The primary focus of NT Wright’s new book, The Day the Revolution Began: Reconsidering the Meaning of Jesus’ Crucifixion, is the importance of the crucifixion.
Whether we believe in Jesus, whether we approve of his teaching, let alone whether we like the look of the movement that still claims to follow him, we are bound to see his crucifixion as one of the pivotal moments in human history.(1)
For us Christians, as Wright also points out this is as the turning point in human history. Probably for the people of the pew, we get this as a bit of ideology, but do we get this as a part of our life story. That is, do I and those whom I serve at Greenwood and Montague Ave, see that an event more than 2000 years ago plays a significant role in our lives. And if it does, how do we recognize in the day to day business of living.
What Wright wants the reader to recognize is that on that day a revolution began. The resurrection three days later was the first sign that a revolution had begun.
In the introduction, Wright also claims most of us Christians, and even many of non-Christians, do not see it this way. Most of those who see things from the pew had been taught long ago that Jesus’ death was about saving them from sin, and giving them a ticket to a trip to heaven when they die. Wright claims not to banish this personal claim of salvation, but by expanding the meaning of the crucifixion, so that personal salvation is even more wonderful.(2)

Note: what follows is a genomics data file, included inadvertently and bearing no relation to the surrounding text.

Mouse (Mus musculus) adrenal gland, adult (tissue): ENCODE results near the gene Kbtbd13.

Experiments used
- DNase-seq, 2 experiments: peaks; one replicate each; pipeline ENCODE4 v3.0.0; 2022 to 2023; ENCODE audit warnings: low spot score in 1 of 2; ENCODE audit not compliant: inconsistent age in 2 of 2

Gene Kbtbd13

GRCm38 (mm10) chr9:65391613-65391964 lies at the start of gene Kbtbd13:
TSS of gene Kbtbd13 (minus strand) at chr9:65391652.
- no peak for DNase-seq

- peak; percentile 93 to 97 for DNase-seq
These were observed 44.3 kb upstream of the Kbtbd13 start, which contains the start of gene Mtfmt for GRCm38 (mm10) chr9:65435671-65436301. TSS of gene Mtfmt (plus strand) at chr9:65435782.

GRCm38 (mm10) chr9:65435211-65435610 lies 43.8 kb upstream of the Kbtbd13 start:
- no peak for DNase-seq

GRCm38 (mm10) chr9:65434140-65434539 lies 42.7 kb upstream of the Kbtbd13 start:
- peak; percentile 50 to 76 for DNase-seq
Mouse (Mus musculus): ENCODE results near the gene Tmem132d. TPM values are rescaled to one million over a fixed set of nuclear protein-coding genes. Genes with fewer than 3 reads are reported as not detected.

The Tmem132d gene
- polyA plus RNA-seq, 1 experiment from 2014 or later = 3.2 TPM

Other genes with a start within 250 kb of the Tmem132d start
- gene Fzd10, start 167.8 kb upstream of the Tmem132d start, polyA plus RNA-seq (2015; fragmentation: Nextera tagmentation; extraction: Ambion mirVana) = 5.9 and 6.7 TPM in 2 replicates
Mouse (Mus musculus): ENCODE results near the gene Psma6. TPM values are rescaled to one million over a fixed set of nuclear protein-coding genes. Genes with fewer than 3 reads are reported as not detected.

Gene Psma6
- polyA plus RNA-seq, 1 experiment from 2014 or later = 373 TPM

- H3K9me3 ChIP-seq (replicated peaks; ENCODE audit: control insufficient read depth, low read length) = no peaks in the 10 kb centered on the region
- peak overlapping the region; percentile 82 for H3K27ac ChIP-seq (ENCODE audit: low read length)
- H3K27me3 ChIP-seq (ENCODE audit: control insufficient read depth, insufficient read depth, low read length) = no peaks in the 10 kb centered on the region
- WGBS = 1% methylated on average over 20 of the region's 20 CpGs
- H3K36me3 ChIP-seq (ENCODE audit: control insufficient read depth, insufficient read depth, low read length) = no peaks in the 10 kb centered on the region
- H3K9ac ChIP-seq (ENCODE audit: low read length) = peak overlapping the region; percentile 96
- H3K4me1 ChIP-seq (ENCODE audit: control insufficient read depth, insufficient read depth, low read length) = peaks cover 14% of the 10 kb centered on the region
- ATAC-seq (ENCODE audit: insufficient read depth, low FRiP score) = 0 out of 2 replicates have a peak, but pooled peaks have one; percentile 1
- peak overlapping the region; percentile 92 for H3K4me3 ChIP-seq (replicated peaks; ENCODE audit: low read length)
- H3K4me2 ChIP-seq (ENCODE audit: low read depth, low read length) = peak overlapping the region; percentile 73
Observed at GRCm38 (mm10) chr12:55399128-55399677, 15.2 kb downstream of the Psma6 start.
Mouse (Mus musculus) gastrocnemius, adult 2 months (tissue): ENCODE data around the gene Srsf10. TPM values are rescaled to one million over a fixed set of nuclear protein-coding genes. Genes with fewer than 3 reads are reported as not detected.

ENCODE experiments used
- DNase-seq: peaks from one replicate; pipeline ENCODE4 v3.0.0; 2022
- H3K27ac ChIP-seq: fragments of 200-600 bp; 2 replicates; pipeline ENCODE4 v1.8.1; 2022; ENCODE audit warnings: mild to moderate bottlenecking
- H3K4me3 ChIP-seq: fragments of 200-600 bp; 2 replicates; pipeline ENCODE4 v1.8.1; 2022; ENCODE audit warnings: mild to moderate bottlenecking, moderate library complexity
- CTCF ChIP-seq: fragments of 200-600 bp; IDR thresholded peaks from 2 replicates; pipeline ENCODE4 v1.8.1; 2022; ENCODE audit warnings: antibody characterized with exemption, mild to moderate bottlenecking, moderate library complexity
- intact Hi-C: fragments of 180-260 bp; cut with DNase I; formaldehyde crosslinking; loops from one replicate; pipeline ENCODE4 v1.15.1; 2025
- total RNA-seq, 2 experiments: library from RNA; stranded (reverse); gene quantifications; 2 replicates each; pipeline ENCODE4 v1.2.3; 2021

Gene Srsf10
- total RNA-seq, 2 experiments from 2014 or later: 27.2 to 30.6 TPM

How is it more wonderful, or greater, than just personal salvation?
In this book I want to show what that means and how a fuller vision of what happened when Jesus died, rooted in the New Testament itself, can enable us to be part of that revolution. According to the book of Revelation, Jesus died in order to make us not rescued nonentities, but restored human beings with a vocation to play a vital part in God’s purposes for the world. (3)
I believe Wrights argument fits with the argument made by John Wesley in the 17th century. These are foundational beliefs of the United Methodist Church, inheritors of Wesley’s theological understanding. We as Methodists, believe that the complete story of salvation includes not only Justification, but also Sanctification. First we become part of the family, then we are given a vocation for which we are prepared through the process of sanctification and which will be used as part of God’s purposes for the world.
As we work through The Day the Revolution our purposes are to first seek to possibly understand the power of the cross which has taken hold of our lives, and secondly come to accept and understand the vocation that we receive from being made part of a family that serves the Father by following the Son, who empowers us to participate in the mission of God through the Spirit.
- Wright, N. T. (2016-10-11). The Day the Revolution Began: Reconsidering the Meaning of Jesus’s Crucifixion (Kindle Locations 251-253). HarperCollins. Kindle Edition.
- ibid, (Kindle Location, 264).
- ibid, (Kindle Locations 278-280).